A comment should also be made on Zeffirelli’s personal character. Always naked and ‘shy about his new muscles’, an ironic comment given Anderson’s initial description of Chalamet’s Zeffirelli as ‘skinny, wild-haired, electric’ we see a young man who both preaches for change yet violently refuses to transgress any boundary. He remains adolescent in the use of his multi-colored ballpoint pen and with his deep concern for the opinion of his mother. He stumbles through moments of both insecurity and confidence, he asks for her comments then insists ‘I don’t need remarks’ – embodying the greater dynamic of conviction yet insecurity on which Anderson wishes to comment. Juliette, played by Lyna Khoudri, persistently checking her image in a compact mirror, is further evidence of this – it should be asked again, is this vanity or insecurity? The image of her as a strict ideologue crumbles with her admittance ‘je suis vierge’ and her apology to Krementz, in her inexperience Krementz exists as a mentor to her too.
The universality of such a youth experience is made evident in Krementz’s degree of agency. When she remarks that Zeffirelli’s manifesto is both ‘metaphorically’ and ‘physically’ damp, she is speaking both from her maturity and the memory of such a sentiment in her own youth. If she can correct the manifesto, it must speak to a universal conception and memory of the youth experience. This idea is confirmed when in his impassioned defence of the manifesto, Zeffirelli proclaims that his manifesto is as such ‘by definition’ – he is a revolutionary yet cares deeply for convention.
There is a certain hyperfocus on the sexual and the romantic. Beyond Zeffirelli’s nakedness, many romantic subplots intersect, such as the insinuation of a brief relationship between Krementz and Zeffirelli and the relationship between Zeffirelli and Juliette. Sexual freedom also exists as one of the key campaign points. While dormitory access was a demand made in 1968, in the context of sexual liberation, it was not as focal as Anderson has it appear. Demands made as part of the student protests in 1968 were wildly more complex – considering the spheres of economics, politics and social hierarchies. However, it is not this historical accuracy which underlines Anderson’s motivations. His focus is directed towards experience, or lack of. Principally, in this case, first experiences of the sexual. As Krementz demands they need to ‘Stop bickering. Go make love’.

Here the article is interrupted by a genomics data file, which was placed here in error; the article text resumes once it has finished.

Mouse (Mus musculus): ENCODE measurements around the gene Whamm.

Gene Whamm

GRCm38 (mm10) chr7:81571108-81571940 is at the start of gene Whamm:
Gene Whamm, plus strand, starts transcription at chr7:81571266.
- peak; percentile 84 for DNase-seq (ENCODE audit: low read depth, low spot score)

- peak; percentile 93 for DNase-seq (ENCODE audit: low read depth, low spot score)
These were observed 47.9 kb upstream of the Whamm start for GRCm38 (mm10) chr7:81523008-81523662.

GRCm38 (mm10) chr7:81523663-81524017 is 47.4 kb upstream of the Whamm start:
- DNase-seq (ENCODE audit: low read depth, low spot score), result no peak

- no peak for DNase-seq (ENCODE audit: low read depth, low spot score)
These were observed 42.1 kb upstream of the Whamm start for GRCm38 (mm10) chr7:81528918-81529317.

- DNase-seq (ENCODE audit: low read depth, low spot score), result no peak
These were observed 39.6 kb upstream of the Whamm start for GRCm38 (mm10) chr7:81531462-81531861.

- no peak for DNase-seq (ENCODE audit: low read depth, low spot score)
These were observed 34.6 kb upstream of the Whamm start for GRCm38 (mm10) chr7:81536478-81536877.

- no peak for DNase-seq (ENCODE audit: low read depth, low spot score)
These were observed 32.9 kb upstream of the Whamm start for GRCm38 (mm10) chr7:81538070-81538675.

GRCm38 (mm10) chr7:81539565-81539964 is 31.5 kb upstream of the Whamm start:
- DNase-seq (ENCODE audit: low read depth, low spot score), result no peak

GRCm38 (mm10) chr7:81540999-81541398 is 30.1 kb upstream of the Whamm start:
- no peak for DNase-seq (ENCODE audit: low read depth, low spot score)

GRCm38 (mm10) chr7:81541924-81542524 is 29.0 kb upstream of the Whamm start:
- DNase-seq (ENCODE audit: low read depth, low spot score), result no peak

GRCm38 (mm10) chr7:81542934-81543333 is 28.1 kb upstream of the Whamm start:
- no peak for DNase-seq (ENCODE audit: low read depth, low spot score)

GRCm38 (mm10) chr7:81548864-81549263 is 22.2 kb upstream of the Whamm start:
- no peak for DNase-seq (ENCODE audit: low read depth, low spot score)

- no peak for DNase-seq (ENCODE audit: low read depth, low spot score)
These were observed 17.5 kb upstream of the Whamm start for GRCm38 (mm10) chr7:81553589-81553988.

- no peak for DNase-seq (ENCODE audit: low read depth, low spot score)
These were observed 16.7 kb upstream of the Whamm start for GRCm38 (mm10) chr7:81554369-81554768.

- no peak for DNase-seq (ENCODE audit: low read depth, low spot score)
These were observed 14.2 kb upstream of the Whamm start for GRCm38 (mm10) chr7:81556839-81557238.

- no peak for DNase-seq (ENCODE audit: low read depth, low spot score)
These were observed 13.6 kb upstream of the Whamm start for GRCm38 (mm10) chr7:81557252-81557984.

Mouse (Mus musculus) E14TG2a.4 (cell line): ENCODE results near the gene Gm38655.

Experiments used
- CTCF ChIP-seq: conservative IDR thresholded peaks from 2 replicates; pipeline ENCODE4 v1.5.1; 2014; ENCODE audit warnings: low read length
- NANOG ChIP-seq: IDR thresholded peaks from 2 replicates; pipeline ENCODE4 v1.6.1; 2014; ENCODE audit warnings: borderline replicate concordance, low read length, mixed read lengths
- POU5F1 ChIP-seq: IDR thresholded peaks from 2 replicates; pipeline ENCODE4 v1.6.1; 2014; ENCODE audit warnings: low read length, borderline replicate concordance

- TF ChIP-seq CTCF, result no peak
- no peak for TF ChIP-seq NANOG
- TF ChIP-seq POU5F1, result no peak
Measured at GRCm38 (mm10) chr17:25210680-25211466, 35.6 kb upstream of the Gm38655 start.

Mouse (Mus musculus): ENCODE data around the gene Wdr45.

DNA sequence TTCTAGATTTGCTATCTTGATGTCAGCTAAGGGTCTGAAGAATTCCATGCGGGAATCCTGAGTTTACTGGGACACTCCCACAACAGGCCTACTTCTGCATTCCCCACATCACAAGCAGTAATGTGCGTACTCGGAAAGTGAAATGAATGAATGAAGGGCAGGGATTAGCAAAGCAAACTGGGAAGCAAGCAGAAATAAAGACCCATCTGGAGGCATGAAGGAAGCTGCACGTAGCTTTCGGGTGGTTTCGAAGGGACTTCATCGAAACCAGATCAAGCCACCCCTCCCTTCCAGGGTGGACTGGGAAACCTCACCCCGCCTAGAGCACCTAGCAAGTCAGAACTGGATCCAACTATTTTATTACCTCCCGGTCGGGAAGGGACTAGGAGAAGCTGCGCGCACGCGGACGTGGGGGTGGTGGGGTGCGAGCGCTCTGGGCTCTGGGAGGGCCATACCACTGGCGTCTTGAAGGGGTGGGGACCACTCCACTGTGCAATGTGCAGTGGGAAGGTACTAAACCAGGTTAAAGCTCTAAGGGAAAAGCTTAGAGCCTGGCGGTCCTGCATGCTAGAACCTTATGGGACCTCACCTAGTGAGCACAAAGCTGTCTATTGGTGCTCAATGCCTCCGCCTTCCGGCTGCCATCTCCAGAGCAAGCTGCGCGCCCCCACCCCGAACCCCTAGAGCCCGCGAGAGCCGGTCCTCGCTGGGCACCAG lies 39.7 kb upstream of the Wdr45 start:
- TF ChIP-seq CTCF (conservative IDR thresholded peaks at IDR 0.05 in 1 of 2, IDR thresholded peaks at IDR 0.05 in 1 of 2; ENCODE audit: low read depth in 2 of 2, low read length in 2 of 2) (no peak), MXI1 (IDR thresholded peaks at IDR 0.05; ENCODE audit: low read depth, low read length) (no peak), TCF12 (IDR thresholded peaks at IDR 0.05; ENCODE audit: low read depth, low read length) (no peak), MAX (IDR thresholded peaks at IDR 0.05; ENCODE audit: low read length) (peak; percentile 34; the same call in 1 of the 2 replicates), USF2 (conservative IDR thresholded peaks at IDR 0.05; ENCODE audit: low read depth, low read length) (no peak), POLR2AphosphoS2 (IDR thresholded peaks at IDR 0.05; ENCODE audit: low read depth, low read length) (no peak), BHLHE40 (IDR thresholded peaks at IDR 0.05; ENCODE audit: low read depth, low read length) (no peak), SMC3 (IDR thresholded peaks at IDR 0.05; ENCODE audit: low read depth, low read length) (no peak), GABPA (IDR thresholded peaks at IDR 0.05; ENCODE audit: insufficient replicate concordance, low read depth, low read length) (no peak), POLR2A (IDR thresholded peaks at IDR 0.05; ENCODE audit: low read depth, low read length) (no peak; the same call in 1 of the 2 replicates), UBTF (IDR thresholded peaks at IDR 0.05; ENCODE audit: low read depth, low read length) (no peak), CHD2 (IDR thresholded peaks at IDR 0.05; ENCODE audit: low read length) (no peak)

The ending of the story is only fitting, Zeffirelli’s death allows for an attempt at memorialisation which acknowledges the desire for recognition which permeates the whole piece. Zeffirelli’s brief evasion of reality fades with Krementz’s acknowledgment that ‘he will drown on this planet’, as he has succumbed to teenage reality his image will only reverberate – ‘mass-produced and shrink-wrap packaged’ his image ‘will be sold like bubblegum to the hero-inspired – who hope to see themselves like this’. Zeffirelli is universal, as is this experience of adolescence.
Thus, the real motivation behind their revolutionary zeal is not the political desires they exude but the destruction of the teenage reality in which they exist. As Krementz suggests, in their desire to create a ‘free, borderless, utopian civilization’ they are ‘answering their parents. What do they want? To defend their illusions. A luminous abstraction’ Their manifesto makes this comment for them ‘Le Sans Blague: A Manifesto’, the irony is there is a joke, it’s themselves and their idealism but this is natural and immutable.
The provocative juxtaposition of aesthetic and reality which underscores Anderson’s animation is essential to the perfection of his satire. Such perfection lies in the fact that while it is hilariously veracious, with its stylised depiction of the political projection of youth angst, it does not offend as blatantly as much satire does. We recognise an element of ourselves or society, our idealised adolescence may be eternal, but we can also acknowledge our pretentiousness and the hilarity inherent within it. The generosity of Anderson’s satire may lie with the journalist who inspired the piece. Krementz is inspired by Mavis Gallant, and as Anderson describes in the preface to the screenplay, she is a journalist whose work is conducted with ‘deep feeling and understanding’ she is a writer who sees ‘the young people not how they see themselves, not how their patents see them’ but instead ‘really does love and admire them’.
A singular comment is not adequate to explore the nuance in one, let alone all the sections of The French Dispatch, a testament to the ingenuity and erudition of Anderson’s latest film.
Written by Georgia Smith
2021. The French Dispatch. Directed by Wes Anderson.
Wes Anderson, Roman Coppola, Hugo Guinness, and Jason Schwartzman. 2021. “The French Dispatch.” London: Faber & Faber Limited.